Tuesday, July 8, 2014

Books for Reluctant Readers: FaceSpace; Spoiled Rotten

Danny McBride is not the coolest kid in school, not in his wildest dreams. And if the other kids knew he spent his Saturday nights playing Parcheesi with his mom and working on a city made of Lego, he'd be even less cool. Danny wants more than anything to be popular. He creates a fictional British rocker named James and befriends him publicly online, hoping his make-believe friend's cool will rub off. It works. Danny starts making friends and feeling like part of the crowd—until people start wanting to meet the imaginary friend, and Danny's plan starts to unravel. 

Great topic. Less than great execution.   The fake profile that was made and the supporting characters reaction to it was not realistic. Also, the lesson was learned to easily and with very light consequences. The ending was too abrupt.  As a teaching tool for the reader, watching an episode to MTV's show Catfish would provide a much better understanding of the affects and consequences of fake profiles for the creator and viewers. 
Jessica loves her yearly backpacking trip with her father, but this year everything has changed. This year Jessica has to share her vacation with her new stepmother and her spoiled new stepsister, Amy. Jessica tries to salvage her holiday by sneaking off for a day hike alone, but Amy follows. Jessica is certain that Amy will ruin the day. Amy rises to the challenge of the rigorous hike and Jessica learns that Amy is not as spoiled as she thought. When Amy is injured and night falls, Jessica must face the challenge of hiking through bear country in the dark.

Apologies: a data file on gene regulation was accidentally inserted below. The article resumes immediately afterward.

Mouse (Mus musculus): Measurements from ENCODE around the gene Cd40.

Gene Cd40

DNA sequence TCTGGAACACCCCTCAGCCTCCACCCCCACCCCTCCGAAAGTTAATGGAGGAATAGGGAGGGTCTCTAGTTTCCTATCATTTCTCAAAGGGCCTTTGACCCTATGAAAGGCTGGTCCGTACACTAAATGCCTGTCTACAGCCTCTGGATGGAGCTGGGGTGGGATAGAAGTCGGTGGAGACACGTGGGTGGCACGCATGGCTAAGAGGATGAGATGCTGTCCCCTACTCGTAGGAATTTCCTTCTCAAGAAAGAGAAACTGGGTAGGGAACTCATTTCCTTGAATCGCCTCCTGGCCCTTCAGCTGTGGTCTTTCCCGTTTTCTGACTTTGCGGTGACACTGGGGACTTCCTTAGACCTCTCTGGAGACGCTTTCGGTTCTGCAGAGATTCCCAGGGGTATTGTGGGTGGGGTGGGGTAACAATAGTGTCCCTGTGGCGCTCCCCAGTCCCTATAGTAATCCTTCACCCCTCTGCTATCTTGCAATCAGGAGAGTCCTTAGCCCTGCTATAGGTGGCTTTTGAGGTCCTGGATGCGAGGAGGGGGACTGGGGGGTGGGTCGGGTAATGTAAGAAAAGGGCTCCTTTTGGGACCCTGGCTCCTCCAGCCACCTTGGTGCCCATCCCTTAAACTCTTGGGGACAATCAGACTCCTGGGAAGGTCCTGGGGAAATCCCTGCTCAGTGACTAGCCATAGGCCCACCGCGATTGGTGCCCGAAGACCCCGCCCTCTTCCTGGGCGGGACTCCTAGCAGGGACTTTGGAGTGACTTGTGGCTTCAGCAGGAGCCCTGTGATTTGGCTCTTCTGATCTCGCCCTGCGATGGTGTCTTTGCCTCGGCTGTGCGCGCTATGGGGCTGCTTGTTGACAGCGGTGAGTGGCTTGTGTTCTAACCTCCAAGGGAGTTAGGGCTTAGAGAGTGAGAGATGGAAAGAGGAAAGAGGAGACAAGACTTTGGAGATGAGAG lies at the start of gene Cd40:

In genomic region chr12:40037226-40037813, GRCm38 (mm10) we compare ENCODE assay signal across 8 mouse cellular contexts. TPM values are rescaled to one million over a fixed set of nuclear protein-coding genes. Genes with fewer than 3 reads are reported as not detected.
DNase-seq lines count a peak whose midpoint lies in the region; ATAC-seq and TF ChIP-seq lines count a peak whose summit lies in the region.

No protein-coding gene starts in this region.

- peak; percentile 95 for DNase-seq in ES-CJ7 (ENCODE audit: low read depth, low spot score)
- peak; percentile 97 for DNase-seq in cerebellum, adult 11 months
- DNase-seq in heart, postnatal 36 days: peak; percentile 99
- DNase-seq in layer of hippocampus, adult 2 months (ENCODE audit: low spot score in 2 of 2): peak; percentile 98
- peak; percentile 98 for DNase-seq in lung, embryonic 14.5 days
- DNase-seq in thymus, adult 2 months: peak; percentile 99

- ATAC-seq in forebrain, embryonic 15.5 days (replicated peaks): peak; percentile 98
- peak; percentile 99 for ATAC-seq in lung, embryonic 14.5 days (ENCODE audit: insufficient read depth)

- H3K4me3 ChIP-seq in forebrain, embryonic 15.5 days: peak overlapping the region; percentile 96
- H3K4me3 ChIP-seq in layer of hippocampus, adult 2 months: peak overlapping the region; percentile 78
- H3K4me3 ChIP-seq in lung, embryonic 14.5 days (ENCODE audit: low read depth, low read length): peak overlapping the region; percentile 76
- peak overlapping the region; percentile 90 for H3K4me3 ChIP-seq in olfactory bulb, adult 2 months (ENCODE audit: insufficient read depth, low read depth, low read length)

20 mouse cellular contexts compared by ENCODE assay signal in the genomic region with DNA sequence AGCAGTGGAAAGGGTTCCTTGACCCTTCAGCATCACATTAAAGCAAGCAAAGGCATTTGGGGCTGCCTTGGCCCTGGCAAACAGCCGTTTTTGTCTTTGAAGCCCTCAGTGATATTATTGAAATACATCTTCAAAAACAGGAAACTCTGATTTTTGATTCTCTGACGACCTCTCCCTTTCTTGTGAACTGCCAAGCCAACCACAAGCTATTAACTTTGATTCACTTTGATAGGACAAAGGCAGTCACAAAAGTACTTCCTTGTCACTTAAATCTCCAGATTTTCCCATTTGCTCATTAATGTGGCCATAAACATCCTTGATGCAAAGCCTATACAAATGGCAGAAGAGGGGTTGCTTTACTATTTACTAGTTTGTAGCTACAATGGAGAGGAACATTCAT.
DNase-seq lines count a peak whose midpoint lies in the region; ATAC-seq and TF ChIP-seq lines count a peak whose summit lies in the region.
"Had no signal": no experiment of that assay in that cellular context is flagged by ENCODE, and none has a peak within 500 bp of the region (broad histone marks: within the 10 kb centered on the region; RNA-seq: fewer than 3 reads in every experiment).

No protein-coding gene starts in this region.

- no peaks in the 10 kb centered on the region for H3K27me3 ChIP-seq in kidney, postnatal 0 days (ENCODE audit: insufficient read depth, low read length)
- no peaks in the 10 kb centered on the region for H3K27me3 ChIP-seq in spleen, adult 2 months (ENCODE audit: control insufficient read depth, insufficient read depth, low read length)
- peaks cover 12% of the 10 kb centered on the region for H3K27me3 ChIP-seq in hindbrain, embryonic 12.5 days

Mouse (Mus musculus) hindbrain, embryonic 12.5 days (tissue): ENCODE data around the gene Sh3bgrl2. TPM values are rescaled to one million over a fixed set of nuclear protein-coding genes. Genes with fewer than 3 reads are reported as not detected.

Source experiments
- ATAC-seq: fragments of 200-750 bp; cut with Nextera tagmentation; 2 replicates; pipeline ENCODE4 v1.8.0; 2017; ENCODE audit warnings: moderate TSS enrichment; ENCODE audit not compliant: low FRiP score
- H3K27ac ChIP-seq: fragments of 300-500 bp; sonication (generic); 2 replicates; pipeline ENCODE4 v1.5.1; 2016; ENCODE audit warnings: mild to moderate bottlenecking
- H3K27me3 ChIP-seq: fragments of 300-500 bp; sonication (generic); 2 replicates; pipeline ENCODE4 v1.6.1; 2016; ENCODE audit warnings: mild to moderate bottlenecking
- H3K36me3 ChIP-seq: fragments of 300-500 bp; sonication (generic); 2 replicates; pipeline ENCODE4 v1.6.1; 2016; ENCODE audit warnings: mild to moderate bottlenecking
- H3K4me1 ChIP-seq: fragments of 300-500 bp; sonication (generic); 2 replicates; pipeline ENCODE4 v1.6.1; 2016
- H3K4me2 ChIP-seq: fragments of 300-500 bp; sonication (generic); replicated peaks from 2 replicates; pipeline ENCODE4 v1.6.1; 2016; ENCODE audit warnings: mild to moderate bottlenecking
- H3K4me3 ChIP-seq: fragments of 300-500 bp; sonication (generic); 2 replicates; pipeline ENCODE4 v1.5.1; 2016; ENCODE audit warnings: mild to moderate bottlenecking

Good story for expressing the hurt, betrayal and  frustration she felt at her dad's remarriage and having a new family to deal with.  Jessica wasn't written as perfect or as the wronged party, which easily could have happened. Instead she too behaves according to her emotions and we get to see both sides of what she is going through and what she puts the other characters through. At times I wanted to tell her to get a grip and see that she was not the victim, which means the character was convincing got me. 
As for the writing style, I appreciated how the author balanced condensed storytelling with adding enough details about the environment to make you feel like you were there.  The descriptions were tangible without overbearing the plot and characters. 

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